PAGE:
Earlier this month Transparency International UK published a report entitled “Corruption on Your Doorstep: How Corrupt Capital Is Used to Buy Property in the UK.” The Britain-specific recommendations are part of TI’s broader “Unmask the Corrupt” campaign, a call by TI, and echoed by others, to establish public registries of beneficial ownership. A similar call to unveil the individuals behind the shell corporations used to buy luxury condos in Manhattan garnered a lot of attention stateside during last month’s New York Times “Towers of Secrecy” series on the city’s high-end property market (see here, here, here, here, here, and here). The anticorruption rationale for mandating disclosure of real property beneficial ownership seems straightforward: As both the TI-UK report and the NYT series argue, buying real property in New York and London is an appealing way to launder stolen funds, because high-end real estate purchases allow a corrupt actor to inject millions of dollars into the legitimate market without having to deal with pesky anti-money laundering regulations, completing the purchases through shell companies that disguise the true beneficial owner. Requiring public disclosure of the beneficial owners of real property would in theory have two related benefits: First, requiring purchasers to reveal beneficial ownership information up front would dissuade some from using real property as a means of laundering money, and second, if law enforcement authorities have ready access to this information, it will make it easier to instigate and conduct investigations, as well as to seize assets later on.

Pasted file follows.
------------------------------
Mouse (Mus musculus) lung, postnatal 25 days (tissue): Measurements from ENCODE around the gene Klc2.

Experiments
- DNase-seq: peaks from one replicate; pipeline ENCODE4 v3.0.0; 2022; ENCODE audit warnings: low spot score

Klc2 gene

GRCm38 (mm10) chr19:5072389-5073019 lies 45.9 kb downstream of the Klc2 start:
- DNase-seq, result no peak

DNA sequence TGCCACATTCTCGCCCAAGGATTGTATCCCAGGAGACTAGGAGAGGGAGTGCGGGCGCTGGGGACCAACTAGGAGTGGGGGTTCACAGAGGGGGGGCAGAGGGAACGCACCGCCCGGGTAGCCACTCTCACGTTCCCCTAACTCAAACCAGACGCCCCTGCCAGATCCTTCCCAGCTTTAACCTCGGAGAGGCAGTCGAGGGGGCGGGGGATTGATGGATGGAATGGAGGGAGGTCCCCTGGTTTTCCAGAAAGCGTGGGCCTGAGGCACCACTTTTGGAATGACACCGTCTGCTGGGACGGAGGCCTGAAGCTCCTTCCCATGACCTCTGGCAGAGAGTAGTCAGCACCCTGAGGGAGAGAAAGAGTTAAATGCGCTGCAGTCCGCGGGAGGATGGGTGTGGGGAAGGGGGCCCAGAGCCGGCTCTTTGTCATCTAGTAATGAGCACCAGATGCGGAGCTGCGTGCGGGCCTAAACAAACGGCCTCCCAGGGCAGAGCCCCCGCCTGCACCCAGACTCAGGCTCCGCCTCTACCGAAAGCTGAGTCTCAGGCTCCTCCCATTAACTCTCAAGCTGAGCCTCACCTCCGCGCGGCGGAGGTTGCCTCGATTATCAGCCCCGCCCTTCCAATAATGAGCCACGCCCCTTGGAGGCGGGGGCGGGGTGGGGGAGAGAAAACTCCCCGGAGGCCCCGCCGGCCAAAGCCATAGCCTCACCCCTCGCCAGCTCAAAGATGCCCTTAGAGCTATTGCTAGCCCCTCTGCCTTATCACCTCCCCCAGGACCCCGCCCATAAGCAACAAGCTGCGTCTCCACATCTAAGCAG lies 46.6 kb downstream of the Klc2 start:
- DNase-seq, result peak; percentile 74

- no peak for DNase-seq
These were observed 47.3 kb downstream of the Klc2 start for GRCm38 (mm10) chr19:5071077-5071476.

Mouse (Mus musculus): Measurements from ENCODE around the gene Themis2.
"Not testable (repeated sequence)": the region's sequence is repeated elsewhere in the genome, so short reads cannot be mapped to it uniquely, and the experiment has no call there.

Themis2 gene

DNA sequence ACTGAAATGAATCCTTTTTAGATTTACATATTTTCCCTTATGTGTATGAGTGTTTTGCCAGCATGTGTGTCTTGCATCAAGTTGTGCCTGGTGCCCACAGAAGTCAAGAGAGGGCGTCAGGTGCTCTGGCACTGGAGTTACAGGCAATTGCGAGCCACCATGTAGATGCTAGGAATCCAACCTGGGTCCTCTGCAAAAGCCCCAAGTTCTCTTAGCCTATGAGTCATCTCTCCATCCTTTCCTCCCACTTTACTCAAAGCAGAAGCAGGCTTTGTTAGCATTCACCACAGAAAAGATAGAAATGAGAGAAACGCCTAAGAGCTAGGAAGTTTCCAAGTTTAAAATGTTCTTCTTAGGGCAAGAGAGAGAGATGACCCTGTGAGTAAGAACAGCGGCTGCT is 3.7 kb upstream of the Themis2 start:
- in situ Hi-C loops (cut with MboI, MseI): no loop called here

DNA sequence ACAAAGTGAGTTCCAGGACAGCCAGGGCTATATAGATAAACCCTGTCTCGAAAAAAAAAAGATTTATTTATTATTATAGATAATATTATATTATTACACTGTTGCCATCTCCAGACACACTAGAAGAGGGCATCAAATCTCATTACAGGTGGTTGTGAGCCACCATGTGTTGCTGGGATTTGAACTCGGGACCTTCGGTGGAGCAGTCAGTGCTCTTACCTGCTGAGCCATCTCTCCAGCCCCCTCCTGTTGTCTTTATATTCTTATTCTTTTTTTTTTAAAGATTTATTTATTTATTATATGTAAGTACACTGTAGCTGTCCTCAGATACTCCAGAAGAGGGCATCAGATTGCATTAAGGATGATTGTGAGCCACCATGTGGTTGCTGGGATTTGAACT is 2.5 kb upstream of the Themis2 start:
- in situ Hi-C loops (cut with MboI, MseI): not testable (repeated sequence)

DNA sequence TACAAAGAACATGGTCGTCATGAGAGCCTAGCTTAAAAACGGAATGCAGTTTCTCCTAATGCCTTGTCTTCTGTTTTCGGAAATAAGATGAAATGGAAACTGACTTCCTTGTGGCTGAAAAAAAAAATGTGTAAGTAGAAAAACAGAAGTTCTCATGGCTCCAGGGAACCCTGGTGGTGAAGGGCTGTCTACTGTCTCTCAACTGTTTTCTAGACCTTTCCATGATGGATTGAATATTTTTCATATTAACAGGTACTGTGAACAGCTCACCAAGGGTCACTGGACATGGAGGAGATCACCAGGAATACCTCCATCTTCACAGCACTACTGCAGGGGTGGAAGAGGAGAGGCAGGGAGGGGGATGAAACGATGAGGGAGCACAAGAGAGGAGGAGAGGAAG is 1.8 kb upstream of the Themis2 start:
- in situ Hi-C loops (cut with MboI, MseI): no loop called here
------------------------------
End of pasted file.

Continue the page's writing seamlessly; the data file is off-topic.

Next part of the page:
Indeed, transparency in real property beneficial ownership seems like the kind of thing all anticorruption advocates should support, which is why it may seem a little counterintuitive when I say TI and others are taking the wrong tack. Pushing for central public registries of beneficial ownership of real property will not likely achieve the two objectives, and may have serious drawbacks. Here’s why: Continue reading